How to spot fake news and propaganda
Dear Savvy Senior,
Are there any resources you know of that can help people detect fake news? My 75-year-old mother shares a lot of misinformation she sees on Facebook with her family and friends.
I’ve talked to her about it, but for some reason she has a difficult time deciphering real news from fake news and propaganda.
Unfortunately, the digital misinformation problem your mom is experiencing is not uncommon. According to researchers from Princeton and New York University, people aged 65 and older are up to seven times more likely to share fake news and dubious links on social media than their younger counterparts.
Why? There are several theories. The first is that many older adults started using social media sites like Facebook only within the past five or six years and may lack the digital literacy skills to identify false or misleading content.
Some other possible theories are that those who experience some cognitive decline as they age are more likely to fall for hoaxes. Many older adults also suffer from chronic loneliness, which can cause them to share misinformation as an attempt to make connections with other people.
Furthermore, studies have shown that older generations are generally more trusting than younger generations, which can make them more susceptible to misinformation.
All this is particularly concerning now as we sit in the midst of a global health pandemic and a 2020 election season, both of which are ripe with misinformation, rumors and conspiracy theories.
Older adults are prime targets of this false/misleading information because they are much more likely to vote than their younger cohorts, and are much more vulnerable to getting sick and dying if they contract COVID-19.
Free online resources
To help your mom detect and combat online misinformation there are several great resources she can turn to that offer free courses and tips.
One is MediaWise for Seniors, a project of the Poynter Institute, which offers two free online courses to help seniors detect and combat online misinformation. See Poynter.org/mediawise-for-seniors.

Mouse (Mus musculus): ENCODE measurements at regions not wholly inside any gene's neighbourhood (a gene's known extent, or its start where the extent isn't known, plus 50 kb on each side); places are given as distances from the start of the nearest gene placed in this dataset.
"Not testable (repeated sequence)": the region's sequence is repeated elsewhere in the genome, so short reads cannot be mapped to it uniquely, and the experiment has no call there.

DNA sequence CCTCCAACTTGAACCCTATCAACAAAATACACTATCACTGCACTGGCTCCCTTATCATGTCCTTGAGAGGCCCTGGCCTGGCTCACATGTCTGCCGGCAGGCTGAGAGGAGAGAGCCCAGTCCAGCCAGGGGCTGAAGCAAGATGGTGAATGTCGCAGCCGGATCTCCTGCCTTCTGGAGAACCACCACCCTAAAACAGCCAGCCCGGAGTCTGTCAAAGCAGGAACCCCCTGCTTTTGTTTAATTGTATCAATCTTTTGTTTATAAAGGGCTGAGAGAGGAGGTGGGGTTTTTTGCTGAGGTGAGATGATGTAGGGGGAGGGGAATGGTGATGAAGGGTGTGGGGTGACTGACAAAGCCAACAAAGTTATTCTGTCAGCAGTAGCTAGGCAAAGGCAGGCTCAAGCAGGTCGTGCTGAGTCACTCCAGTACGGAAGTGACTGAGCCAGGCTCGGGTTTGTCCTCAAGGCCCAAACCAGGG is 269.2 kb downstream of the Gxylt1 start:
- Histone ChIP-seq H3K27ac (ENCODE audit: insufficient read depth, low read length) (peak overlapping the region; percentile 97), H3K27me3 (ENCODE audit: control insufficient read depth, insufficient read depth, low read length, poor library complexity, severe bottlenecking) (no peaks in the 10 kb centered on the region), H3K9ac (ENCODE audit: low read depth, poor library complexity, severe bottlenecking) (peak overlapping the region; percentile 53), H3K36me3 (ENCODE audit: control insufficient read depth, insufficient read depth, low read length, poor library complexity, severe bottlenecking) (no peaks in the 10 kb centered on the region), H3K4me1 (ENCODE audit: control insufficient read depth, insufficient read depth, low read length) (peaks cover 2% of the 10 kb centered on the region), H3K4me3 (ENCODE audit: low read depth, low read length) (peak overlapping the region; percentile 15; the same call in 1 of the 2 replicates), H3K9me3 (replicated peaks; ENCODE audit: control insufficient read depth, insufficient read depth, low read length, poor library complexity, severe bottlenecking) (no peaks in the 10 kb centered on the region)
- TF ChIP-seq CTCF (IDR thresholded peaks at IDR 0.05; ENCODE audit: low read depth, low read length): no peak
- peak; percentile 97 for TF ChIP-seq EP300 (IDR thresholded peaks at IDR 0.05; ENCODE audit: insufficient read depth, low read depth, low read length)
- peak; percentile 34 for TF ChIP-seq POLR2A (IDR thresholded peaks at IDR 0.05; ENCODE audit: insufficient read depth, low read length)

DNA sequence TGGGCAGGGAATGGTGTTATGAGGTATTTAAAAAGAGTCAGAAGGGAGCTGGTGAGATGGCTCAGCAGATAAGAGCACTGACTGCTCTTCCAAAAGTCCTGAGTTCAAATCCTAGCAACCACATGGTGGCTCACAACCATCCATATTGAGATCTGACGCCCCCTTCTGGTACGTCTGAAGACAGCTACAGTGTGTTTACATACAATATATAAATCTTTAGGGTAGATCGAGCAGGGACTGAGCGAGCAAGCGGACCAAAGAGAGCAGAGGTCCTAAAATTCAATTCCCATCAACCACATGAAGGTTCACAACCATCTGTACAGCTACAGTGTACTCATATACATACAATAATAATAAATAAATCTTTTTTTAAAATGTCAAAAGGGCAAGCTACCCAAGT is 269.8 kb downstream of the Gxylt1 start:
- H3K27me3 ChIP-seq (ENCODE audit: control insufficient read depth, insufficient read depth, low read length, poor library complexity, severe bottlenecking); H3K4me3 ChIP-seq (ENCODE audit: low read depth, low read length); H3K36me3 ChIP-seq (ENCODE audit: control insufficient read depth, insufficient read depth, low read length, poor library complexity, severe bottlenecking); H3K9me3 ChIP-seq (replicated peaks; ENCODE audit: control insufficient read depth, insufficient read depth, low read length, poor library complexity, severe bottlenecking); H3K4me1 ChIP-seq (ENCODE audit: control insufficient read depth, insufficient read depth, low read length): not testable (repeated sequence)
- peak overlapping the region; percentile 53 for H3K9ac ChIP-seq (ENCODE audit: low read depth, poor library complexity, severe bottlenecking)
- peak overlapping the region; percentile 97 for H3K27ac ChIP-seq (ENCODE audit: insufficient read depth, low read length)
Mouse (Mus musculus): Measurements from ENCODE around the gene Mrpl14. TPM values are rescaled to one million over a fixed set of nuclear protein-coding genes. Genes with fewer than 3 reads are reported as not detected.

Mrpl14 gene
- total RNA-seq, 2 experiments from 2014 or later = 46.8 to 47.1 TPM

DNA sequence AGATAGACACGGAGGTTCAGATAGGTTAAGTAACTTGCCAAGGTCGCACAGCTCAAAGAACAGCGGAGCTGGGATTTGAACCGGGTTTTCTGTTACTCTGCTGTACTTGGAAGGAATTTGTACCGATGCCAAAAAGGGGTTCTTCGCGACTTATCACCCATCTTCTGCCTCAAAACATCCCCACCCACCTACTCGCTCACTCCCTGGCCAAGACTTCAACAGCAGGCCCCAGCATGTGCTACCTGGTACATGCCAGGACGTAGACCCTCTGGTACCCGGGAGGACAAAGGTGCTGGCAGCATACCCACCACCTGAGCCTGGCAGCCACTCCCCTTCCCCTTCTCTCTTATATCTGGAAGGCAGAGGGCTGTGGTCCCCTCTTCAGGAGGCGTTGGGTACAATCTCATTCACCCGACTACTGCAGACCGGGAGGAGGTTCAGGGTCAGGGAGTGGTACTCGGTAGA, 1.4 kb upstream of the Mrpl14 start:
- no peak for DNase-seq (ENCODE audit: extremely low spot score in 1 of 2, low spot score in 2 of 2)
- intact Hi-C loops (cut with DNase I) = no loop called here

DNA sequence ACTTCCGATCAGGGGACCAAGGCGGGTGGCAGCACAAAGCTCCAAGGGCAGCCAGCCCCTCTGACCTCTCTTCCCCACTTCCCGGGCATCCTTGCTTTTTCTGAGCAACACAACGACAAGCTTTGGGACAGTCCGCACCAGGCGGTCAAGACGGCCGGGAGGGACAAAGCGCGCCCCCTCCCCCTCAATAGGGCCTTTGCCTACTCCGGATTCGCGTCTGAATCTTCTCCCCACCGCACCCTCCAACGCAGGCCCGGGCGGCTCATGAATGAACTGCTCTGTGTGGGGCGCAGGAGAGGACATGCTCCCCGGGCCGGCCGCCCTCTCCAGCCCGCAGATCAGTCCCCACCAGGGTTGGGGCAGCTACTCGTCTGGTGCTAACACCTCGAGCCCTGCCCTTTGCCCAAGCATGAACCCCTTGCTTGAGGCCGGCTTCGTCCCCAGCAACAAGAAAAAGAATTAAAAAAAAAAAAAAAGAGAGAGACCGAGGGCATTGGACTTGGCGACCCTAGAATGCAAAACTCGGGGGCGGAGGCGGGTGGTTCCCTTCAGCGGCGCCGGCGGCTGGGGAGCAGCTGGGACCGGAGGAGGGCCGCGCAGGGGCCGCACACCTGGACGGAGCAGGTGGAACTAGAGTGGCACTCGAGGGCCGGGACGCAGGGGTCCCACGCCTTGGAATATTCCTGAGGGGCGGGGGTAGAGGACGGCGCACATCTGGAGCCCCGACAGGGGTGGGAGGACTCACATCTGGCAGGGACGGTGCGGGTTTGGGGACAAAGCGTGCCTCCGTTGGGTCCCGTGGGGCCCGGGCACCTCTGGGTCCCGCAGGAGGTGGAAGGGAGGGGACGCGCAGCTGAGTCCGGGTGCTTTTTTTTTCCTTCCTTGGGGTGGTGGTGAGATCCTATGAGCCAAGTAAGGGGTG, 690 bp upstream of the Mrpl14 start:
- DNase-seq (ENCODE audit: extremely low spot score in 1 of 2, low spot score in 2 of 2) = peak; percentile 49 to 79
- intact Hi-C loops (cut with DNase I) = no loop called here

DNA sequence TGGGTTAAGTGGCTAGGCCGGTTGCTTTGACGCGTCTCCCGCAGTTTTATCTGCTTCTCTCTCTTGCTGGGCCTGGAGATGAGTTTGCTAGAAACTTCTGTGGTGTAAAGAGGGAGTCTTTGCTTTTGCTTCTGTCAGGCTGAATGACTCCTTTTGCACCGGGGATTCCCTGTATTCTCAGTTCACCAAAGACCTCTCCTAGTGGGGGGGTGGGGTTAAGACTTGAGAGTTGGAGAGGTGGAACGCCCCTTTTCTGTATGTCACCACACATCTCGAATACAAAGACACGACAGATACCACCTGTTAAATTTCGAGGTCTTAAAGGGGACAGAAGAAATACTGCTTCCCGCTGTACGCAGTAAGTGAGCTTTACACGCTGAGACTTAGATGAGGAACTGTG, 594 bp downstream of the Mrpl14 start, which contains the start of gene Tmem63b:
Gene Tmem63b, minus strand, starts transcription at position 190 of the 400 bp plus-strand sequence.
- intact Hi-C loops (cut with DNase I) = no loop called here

The first four-week course has already filled up, but your mom can still enroll in a self-directed course called “Hands-On Lessons to Separate Fact and Fiction Online.” The four-lesson course, with sessions being released into October, is hosted by Christiane Amanpour and Joan Lunden and can be watched at any time after it airs.
In addition, Poynter has worked with AARP to produce Fact Tracker interactive videos and a webinar on spotting and filtering misinformation at AARP.org/facttracker.
Some other free course options you should look into include Senior Planet, which is offering a one-hour online course on “How to Spot Fake News” at SeniorPlanet.org.
The News Literacy Project that provides the Checkology virtual classroom, which was initially created for middle and high school students, is now offering an independent learning option that is ideal for older adults. See Get.Checkology.org. Their lessons will help your mom detect the difference between news, opinion and propaganda.
And Coursera, a free worldwide online learning platform, offers an in-depth six-week course called “Making Sense of the News: News Literacy Lessons for Digital Citizens,” which she can access at Coursera.org/learn/news-literacy.
Check out the latest claim
There are also many good websites, like PolitiFact.com, Snopes.com and FactCheck.org that will let your mom fact-check a story to help her identify fact versus fiction. These sites have most likely already fact-checked the latest viral claim to pop up in her news feed.
Send your senior questions to: Savvy Senior, P.O. Box 5443, Norman, OK 73070, or visit SavvySenior.org. Jim Miller is a contributor to the NBC Today show and author of The Savvy Senior book.